Meet and bleat

Australia’s emissions targets have been soft – they’re about to get harder

Image of Prime Minister Scott Morrison

Morrison’s climate flip

Australia has a lot of catching up to do on emissions reduction

Image of whale sculpture

Inner space

Taking to London’s streets in lockdown, with thoughts of Orwell and Henry Miller, plagues, eels, decorative cakes and what might be done in the belly of a whale

Image of album artwork for Brazen Hussies soundtrack

Song sisters

The soundtrack to documentary ‘Brazen Hussies’ shows a breadth of feeling about women’s liberation in Australia


In This Issue

“We’re all conservatives now”

Guy Rundle interviews Julian Assange at the Embassy of Ecuador, London
© John Woudstra / Fairfax Syndication

Inside Tony Abbott’s mind

What would an Abbott government look like?

Alex Gibney’s ‘We Steal Secrets: the Story of WikiLeaks’

This documentary’s sympathies are not with Julian Assange

The Age offices in Collins Street, Melbourne c. 1903. © Fairfax Syndication

The death of Fairfax and the end of newspapers

Where is the journalism we need going to come from now?


More in Arts & Letters

Image of Dhambit Munuŋgurr's Bees at Gäṉgän, 2019

Blue is the colour

The idiosyncratic work of Yolngu artist Dhambit Mununggurr

Image of ‘Empire and the Making of Native Title’

Dividing the Tasman: ‘Empire and the Making of Native Title’

Historian Bain Attwood examines the different approaches to sovereignty in the New Zealand and Australian settlements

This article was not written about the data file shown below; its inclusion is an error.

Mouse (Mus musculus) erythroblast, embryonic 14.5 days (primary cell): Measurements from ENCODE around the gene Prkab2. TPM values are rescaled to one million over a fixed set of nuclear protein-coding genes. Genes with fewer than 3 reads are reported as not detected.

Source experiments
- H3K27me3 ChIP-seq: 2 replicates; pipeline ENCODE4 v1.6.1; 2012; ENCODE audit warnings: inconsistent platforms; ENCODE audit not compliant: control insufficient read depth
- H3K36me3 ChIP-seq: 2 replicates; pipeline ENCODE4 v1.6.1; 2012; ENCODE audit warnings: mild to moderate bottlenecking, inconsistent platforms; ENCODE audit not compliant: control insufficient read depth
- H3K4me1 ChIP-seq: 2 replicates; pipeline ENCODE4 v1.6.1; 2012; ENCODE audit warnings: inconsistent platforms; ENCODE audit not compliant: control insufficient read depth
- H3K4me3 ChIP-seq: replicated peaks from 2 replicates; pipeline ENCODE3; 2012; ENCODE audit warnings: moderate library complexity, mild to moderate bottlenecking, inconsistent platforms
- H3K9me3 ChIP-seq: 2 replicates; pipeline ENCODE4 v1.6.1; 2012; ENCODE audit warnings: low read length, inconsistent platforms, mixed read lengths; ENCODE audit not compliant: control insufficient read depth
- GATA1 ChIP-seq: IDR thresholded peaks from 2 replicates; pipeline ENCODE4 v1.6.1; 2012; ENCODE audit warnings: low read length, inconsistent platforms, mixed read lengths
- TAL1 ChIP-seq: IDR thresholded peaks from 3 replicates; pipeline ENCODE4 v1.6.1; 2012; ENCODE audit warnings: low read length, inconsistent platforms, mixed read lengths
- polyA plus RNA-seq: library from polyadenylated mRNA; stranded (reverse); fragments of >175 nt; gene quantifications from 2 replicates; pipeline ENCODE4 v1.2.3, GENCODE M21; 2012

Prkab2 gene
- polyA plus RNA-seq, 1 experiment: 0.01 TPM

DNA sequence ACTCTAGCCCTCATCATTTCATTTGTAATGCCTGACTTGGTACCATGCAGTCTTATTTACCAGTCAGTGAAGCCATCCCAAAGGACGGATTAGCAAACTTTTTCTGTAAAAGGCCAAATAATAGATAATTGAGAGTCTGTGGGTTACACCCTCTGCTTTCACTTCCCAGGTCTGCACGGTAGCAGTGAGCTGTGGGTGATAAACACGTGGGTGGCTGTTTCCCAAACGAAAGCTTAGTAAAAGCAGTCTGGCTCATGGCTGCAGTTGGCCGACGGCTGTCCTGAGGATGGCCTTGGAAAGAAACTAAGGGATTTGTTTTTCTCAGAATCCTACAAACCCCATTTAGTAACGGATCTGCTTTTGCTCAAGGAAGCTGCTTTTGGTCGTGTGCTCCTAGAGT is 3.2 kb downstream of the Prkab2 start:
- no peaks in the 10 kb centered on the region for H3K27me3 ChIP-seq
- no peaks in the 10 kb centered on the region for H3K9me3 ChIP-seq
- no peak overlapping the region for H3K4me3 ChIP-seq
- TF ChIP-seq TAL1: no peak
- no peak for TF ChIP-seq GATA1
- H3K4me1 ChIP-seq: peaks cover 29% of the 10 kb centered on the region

Image of Shirley Hazzard

Shirley Hazzard’s wider world

The celebrated Australian author’s ‘Collected Stories’ sets private desperation in the cosmopolitan Europe she revered

Image from ‘Mank’

Citizen plain: ‘Mank’

David Fincher’s biopic of Orson Welles’s collaborating writer favours technique over heart


More in Noted

Image of ‘Jack’

‘Jack’ by Marilynne Robinson

History and suffering matter in the latest instalment of the American author’s Gilead novels

Image from ‘The Dry’

‘The Dry’ directed by Robert Connolly

Eric Bana stars as a troubled investigator dragged back to his home town in a sombre Australian thriller

Image of ‘The Living Sea of Waking Dreams’

‘The Living Sea of Waking Dreams’ by Richard Flanagan

The Booker Prize winner’s allegorical new novel about the permanence of loss

Image from ‘Kajillionaire’

‘Kajillionaire’ directed by Miranda July

A family of con artists are the American writer-director’s latest offbeat protagonists in a surreal but heartfelt film


Read on

Image of Prime Minister Scott Morrison

Morrison’s climate flip

Australia has a lot of catching up to do on emissions reduction

Image of album artwork for Brazen Hussies soundtrack

Song sisters

The soundtrack to documentary ‘Brazen Hussies’ shows a breadth of feeling about women’s liberation in Australia

Warrior culture

The allegations of Australian war crimes have shattered the national digger mythology

Fever dream

A vision of America in November 2021


×
×